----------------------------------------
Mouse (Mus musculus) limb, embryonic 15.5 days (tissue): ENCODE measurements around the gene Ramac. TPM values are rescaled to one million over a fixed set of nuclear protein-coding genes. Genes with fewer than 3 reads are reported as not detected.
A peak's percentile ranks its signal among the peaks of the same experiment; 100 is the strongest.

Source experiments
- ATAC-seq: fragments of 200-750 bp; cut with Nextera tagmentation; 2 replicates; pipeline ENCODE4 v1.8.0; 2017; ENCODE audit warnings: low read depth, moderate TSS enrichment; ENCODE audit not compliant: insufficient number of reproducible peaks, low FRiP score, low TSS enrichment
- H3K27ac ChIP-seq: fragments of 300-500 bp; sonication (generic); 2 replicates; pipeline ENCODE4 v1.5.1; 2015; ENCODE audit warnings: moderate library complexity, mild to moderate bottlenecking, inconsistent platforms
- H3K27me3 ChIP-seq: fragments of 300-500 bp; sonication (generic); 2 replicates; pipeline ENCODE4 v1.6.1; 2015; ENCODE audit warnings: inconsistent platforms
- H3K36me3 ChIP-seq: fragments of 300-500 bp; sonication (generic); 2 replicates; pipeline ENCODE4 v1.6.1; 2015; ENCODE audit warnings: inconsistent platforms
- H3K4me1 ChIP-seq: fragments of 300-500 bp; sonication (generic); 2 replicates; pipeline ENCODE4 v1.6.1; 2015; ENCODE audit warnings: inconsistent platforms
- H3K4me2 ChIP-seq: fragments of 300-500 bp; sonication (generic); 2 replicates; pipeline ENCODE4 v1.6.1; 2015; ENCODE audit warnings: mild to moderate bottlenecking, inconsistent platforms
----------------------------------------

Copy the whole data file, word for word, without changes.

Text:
Mouse (Mus musculus) limb, embryonic 15.5 days (tissue): ENCODE measurements around the gene Ramac. TPM values are rescaled to one million over a fixed set of nuclear protein-coding genes. Genes with fewer than 3 reads are reported as not detected.
A peak's percentile ranks its signal among the peaks of the same experiment; 100 is the strongest.

Source experiments
- ATAC-seq: fragments of 200-750 bp; cut with Nextera tagmentation; 2 replicates; pipeline ENCODE4 v1.8.0; 2017; ENCODE audit warnings: low read depth, moderate TSS enrichment; ENCODE audit not compliant: insufficient number of reproducible peaks, low FRiP score, low TSS enrichment
- H3K27ac ChIP-seq: fragments of 300-500 bp; sonication (generic); 2 replicates; pipeline ENCODE4 v1.5.1; 2015; ENCODE audit warnings: moderate library complexity, mild to moderate bottlenecking, inconsistent platforms
- H3K27me3 ChIP-seq: fragments of 300-500 bp; sonication (generic); 2 replicates; pipeline ENCODE4 v1.6.1; 2015; ENCODE audit warnings: inconsistent platforms
- H3K36me3 ChIP-seq: fragments of 300-500 bp; sonication (generic); 2 replicates; pipeline ENCODE4 v1.6.1; 2015; ENCODE audit warnings: inconsistent platforms
- H3K4me1 ChIP-seq: fragments of 300-500 bp; sonication (generic); 2 replicates; pipeline ENCODE4 v1.6.1; 2015; ENCODE audit warnings: inconsistent platforms
- H3K4me2 ChIP-seq: fragments of 300-500 bp; sonication (generic); 2 replicates; pipeline ENCODE4 v1.6.1; 2015; ENCODE audit warnings: mild to moderate bottlenecking, inconsistent platforms